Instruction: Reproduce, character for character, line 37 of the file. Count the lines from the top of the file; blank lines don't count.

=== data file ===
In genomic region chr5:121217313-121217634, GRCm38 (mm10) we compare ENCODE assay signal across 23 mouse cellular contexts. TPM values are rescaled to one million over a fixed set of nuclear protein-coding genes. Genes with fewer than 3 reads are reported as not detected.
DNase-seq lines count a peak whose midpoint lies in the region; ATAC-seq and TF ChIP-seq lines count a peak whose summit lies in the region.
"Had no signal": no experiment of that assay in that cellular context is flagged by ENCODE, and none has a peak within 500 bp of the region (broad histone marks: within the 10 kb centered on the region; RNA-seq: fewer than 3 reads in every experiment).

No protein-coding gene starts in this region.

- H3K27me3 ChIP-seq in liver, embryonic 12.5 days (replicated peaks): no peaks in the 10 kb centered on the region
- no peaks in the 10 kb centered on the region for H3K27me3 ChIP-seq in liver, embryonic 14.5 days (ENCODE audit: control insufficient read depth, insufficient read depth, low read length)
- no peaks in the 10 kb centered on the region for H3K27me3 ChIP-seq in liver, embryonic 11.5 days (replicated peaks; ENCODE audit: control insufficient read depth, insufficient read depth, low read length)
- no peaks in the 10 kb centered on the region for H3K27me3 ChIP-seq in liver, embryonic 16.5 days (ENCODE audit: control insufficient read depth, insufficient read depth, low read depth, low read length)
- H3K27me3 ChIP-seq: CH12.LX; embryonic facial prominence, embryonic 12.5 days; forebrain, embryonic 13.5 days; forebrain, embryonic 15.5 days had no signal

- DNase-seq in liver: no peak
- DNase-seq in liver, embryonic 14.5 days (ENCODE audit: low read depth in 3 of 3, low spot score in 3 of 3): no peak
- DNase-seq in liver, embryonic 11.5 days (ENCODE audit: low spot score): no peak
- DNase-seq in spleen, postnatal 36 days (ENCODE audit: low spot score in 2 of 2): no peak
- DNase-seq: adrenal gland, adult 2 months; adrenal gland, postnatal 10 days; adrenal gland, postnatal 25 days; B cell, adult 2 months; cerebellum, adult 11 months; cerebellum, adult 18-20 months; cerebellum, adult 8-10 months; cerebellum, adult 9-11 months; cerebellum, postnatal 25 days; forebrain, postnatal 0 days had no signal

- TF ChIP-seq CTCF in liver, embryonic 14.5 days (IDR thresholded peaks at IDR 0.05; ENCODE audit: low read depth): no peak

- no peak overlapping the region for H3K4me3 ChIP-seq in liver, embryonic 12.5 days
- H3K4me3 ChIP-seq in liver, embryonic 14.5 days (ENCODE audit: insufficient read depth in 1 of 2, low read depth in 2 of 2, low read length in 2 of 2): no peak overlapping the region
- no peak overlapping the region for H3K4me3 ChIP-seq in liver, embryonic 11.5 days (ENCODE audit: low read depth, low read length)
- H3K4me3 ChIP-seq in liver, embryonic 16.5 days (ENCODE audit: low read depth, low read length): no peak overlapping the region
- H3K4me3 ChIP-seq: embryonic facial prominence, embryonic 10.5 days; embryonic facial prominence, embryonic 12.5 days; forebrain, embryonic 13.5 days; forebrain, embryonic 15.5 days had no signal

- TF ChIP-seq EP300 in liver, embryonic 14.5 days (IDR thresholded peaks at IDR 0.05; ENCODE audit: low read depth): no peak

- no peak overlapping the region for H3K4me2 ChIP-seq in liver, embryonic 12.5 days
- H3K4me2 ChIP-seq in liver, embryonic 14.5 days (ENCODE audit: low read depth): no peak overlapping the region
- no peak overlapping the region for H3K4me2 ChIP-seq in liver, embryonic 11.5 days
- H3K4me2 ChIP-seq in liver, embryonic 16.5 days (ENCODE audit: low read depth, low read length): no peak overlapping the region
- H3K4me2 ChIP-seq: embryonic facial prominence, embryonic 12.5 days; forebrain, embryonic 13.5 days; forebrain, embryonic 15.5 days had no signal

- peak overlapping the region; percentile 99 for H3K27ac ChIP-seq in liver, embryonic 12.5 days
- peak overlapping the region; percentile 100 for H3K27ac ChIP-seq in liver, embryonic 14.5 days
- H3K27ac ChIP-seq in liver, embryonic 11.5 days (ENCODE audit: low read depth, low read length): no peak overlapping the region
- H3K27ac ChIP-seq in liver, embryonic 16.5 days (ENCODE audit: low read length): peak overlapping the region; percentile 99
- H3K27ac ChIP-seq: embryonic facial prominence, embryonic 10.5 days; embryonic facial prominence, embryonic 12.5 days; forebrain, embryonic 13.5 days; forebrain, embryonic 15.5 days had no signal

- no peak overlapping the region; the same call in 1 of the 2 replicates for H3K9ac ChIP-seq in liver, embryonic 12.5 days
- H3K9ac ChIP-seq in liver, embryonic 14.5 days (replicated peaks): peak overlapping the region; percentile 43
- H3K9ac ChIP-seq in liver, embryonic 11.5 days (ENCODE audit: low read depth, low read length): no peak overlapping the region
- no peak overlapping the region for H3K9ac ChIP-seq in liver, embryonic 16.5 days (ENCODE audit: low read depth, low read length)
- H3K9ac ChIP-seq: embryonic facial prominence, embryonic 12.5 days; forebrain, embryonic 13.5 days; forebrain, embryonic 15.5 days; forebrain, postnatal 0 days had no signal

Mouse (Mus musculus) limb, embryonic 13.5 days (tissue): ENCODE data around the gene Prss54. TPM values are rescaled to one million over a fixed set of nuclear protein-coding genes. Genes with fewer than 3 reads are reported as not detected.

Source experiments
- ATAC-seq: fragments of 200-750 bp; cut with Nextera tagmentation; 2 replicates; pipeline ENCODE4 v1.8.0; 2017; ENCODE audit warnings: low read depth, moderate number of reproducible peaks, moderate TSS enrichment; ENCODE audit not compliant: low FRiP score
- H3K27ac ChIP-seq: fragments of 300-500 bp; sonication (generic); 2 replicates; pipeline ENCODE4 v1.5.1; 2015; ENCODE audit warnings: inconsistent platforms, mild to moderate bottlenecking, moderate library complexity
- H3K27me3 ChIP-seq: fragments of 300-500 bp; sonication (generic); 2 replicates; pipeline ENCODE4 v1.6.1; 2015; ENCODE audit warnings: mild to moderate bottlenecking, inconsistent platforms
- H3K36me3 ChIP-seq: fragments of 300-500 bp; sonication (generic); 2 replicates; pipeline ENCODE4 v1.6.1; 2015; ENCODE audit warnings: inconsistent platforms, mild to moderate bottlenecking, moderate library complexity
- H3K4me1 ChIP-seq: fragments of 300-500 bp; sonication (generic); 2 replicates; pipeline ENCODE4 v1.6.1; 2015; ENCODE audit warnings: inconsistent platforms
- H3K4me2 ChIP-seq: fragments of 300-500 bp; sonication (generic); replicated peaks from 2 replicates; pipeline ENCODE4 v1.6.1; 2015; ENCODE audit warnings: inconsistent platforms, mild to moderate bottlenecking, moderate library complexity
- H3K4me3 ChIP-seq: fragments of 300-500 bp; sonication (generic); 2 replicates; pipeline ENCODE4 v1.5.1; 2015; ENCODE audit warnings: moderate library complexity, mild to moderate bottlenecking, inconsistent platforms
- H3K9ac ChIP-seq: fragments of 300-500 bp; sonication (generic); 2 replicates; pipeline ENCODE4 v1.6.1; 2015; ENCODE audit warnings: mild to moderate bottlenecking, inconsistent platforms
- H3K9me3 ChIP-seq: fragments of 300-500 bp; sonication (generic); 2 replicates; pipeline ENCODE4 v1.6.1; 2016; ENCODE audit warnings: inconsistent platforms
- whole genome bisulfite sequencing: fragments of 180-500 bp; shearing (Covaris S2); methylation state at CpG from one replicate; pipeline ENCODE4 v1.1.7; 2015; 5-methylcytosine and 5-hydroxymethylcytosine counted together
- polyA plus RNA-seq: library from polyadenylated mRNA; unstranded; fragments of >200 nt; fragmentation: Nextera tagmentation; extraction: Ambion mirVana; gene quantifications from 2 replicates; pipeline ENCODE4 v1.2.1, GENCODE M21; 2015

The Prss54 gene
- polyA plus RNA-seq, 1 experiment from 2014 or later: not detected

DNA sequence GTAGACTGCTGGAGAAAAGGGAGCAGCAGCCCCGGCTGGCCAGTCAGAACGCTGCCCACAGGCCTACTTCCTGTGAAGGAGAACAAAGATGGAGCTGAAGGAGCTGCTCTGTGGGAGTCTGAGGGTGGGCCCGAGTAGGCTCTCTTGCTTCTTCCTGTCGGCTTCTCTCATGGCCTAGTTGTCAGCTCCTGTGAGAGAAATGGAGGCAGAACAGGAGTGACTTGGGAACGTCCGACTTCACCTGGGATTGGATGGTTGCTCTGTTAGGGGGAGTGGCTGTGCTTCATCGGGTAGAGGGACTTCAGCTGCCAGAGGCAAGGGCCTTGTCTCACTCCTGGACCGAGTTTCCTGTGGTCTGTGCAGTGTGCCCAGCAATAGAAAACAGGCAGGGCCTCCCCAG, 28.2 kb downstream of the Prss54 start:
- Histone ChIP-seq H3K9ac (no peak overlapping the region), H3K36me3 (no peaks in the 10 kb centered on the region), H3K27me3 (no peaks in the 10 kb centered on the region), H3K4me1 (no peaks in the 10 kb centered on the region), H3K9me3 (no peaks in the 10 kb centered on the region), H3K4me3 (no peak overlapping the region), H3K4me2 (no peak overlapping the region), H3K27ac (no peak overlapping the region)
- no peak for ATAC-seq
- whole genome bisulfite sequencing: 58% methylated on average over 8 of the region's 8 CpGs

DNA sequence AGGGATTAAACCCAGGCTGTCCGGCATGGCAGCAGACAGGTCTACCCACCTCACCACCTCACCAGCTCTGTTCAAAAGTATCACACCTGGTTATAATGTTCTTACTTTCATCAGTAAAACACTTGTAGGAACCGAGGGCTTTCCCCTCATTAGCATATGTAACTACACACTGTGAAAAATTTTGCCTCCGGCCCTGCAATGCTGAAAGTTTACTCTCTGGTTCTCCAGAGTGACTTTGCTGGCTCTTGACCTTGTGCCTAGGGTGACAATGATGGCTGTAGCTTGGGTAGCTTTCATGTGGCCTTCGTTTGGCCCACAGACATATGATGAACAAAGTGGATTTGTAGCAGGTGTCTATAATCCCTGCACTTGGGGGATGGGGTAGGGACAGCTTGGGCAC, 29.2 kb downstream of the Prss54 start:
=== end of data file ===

Mouse (Mus musculus) limb, embryonic 13.5 days (tissue): ENCODE data around the gene Prss54. TPM values are rescaled to one million over a fixed set of nuclear protein-coding genes. Genes with fewer than 3 reads are reported as not detected.